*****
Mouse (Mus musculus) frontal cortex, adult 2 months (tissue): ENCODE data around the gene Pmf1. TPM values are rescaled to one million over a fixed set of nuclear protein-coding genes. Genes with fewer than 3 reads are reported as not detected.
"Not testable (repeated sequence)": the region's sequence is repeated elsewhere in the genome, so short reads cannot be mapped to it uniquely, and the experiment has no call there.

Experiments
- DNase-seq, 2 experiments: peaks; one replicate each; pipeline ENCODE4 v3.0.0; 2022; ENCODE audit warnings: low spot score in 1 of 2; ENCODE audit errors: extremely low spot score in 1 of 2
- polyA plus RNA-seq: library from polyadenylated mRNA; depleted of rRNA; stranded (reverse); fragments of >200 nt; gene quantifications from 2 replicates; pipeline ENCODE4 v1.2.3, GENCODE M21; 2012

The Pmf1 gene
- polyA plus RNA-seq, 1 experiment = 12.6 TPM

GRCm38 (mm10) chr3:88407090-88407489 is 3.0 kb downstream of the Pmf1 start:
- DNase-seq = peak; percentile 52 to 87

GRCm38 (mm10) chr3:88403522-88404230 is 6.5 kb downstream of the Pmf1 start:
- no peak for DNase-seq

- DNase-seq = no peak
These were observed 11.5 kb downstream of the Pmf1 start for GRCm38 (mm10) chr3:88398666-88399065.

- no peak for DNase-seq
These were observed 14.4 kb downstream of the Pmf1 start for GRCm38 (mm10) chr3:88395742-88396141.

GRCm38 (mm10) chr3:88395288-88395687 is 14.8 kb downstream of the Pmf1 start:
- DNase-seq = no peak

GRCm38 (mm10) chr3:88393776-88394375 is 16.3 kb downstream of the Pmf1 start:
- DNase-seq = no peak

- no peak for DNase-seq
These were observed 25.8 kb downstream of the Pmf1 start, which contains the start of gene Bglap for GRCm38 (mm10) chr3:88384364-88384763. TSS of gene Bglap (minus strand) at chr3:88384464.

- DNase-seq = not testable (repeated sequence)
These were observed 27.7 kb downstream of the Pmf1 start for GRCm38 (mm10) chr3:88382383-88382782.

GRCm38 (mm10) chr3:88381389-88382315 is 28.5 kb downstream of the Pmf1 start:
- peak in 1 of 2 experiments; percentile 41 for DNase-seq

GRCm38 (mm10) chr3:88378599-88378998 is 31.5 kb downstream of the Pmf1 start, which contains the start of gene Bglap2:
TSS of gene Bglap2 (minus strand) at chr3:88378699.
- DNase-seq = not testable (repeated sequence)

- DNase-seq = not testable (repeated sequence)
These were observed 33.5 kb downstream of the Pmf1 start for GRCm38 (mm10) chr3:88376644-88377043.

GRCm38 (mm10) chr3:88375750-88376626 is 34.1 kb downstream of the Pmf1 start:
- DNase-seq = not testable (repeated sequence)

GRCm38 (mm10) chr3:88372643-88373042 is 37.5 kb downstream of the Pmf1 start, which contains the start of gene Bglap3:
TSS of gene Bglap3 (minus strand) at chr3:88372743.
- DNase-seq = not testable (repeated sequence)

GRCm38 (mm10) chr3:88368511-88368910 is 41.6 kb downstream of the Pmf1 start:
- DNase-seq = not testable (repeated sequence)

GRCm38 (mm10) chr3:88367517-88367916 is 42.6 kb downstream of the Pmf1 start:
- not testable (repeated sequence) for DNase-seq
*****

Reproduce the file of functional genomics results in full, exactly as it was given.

Mouse (Mus musculus) frontal cortex, adult 2 months (tissue): ENCODE data around the gene Pmf1. TPM values are rescaled to one million over a fixed set of nuclear protein-coding genes. Genes with fewer than 3 reads are reported as not detected.
"Not testable (repeated sequence)": the region's sequence is repeated elsewhere in the genome, so short reads cannot be mapped to it uniquely, and the experiment has no call there.

Experiments
- DNase-seq, 2 experiments: peaks; one replicate each; pipeline ENCODE4 v3.0.0; 2022; ENCODE audit warnings: low spot score in 1 of 2; ENCODE audit errors: extremely low spot score in 1 of 2
- polyA plus RNA-seq: library from polyadenylated mRNA; depleted of rRNA; stranded (reverse); fragments of >200 nt; gene quantifications from 2 replicates; pipeline ENCODE4 v1.2.3, GENCODE M21; 2012

The Pmf1 gene
- polyA plus RNA-seq, 1 experiment = 12.6 TPM

GRCm38 (mm10) chr3:88407090-88407489 is 3.0 kb downstream of the Pmf1 start:
- DNase-seq = peak; percentile 52 to 87

GRCm38 (mm10) chr3:88403522-88404230 is 6.5 kb downstream of the Pmf1 start:
- no peak for DNase-seq

- DNase-seq = no peak
These were observed 11.5 kb downstream of the Pmf1 start for GRCm38 (mm10) chr3:88398666-88399065.

- no peak for DNase-seq
These were observed 14.4 kb downstream of the Pmf1 start for GRCm38 (mm10) chr3:88395742-88396141.

GRCm38 (mm10) chr3:88395288-88395687 is 14.8 kb downstream of the Pmf1 start:
- DNase-seq = no peak

GRCm38 (mm10) chr3:88393776-88394375 is 16.3 kb downstream of the Pmf1 start:
- DNase-seq = no peak

- no peak for DNase-seq
These were observed 25.8 kb downstream of the Pmf1 start, which contains the start of gene Bglap for GRCm38 (mm10) chr3:88384364-88384763. TSS of gene Bglap (minus strand) at chr3:88384464.

- DNase-seq = not testable (repeated sequence)
These were observed 27.7 kb downstream of the Pmf1 start for GRCm38 (mm10) chr3:88382383-88382782.

GRCm38 (mm10) chr3:88381389-88382315 is 28.5 kb downstream of the Pmf1 start:
- peak in 1 of 2 experiments; percentile 41 for DNase-seq

GRCm38 (mm10) chr3:88378599-88378998 is 31.5 kb downstream of the Pmf1 start, which contains the start of gene Bglap2:
TSS of gene Bglap2 (minus strand) at chr3:88378699.
- DNase-seq = not testable (repeated sequence)

- DNase-seq = not testable (repeated sequence)
These were observed 33.5 kb downstream of the Pmf1 start for GRCm38 (mm10) chr3:88376644-88377043.

GRCm38 (mm10) chr3:88375750-88376626 is 34.1 kb downstream of the Pmf1 start:
- DNase-seq = not testable (repeated sequence)

GRCm38 (mm10) chr3:88372643-88373042 is 37.5 kb downstream of the Pmf1 start, which contains the start of gene Bglap3:
TSS of gene Bglap3 (minus strand) at chr3:88372743.
- DNase-seq = not testable (repeated sequence)

GRCm38 (mm10) chr3:88368511-88368910 is 41.6 kb downstream of the Pmf1 start:
- DNase-seq = not testable (repeated sequence)

GRCm38 (mm10) chr3:88367517-88367916 is 42.6 kb downstream of the Pmf1 start:
- not testable (repeated sequence) for DNase-seq